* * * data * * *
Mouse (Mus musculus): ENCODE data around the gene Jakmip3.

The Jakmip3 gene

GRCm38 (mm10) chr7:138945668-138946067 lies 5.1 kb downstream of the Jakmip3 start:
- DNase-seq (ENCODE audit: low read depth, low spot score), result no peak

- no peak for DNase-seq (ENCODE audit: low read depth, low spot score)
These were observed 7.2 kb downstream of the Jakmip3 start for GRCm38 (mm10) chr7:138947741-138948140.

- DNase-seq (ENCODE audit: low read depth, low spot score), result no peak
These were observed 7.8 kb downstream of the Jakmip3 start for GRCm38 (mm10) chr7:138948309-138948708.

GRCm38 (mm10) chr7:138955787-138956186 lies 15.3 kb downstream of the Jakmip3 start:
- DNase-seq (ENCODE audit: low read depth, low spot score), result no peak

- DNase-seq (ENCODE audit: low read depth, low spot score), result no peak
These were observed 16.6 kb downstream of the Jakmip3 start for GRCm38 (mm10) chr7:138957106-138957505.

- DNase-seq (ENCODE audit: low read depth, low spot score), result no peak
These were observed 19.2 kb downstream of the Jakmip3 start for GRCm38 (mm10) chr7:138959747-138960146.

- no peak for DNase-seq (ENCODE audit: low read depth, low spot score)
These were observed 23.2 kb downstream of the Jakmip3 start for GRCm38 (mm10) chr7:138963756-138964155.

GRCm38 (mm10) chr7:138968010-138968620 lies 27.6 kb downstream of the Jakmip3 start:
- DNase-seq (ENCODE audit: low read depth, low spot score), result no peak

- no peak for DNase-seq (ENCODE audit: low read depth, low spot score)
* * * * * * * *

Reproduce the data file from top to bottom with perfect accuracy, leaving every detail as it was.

Mouse (Mus musculus): ENCODE data around the gene Jakmip3.

The Jakmip3 gene

GRCm38 (mm10) chr7:138945668-138946067 lies 5.1 kb downstream of the Jakmip3 start:
- DNase-seq (ENCODE audit: low read depth, low spot score), result no peak

- no peak for DNase-seq (ENCODE audit: low read depth, low spot score)
These were observed 7.2 kb downstream of the Jakmip3 start for GRCm38 (mm10) chr7:138947741-138948140.

- DNase-seq (ENCODE audit: low read depth, low spot score), result no peak
These were observed 7.8 kb downstream of the Jakmip3 start for GRCm38 (mm10) chr7:138948309-138948708.

GRCm38 (mm10) chr7:138955787-138956186 lies 15.3 kb downstream of the Jakmip3 start:
- DNase-seq (ENCODE audit: low read depth, low spot score), result no peak

- DNase-seq (ENCODE audit: low read depth, low spot score), result no peak
These were observed 16.6 kb downstream of the Jakmip3 start for GRCm38 (mm10) chr7:138957106-138957505.

- DNase-seq (ENCODE audit: low read depth, low spot score), result no peak
These were observed 19.2 kb downstream of the Jakmip3 start for GRCm38 (mm10) chr7:138959747-138960146.

- no peak for DNase-seq (ENCODE audit: low read depth, low spot score)
These were observed 23.2 kb downstream of the Jakmip3 start for GRCm38 (mm10) chr7:138963756-138964155.

GRCm38 (mm10) chr7:138968010-138968620 lies 27.6 kb downstream of the Jakmip3 start:
- DNase-seq (ENCODE audit: low read depth, low spot score), result no peak

- no peak for DNase-seq (ENCODE audit: low read depth, low spot score)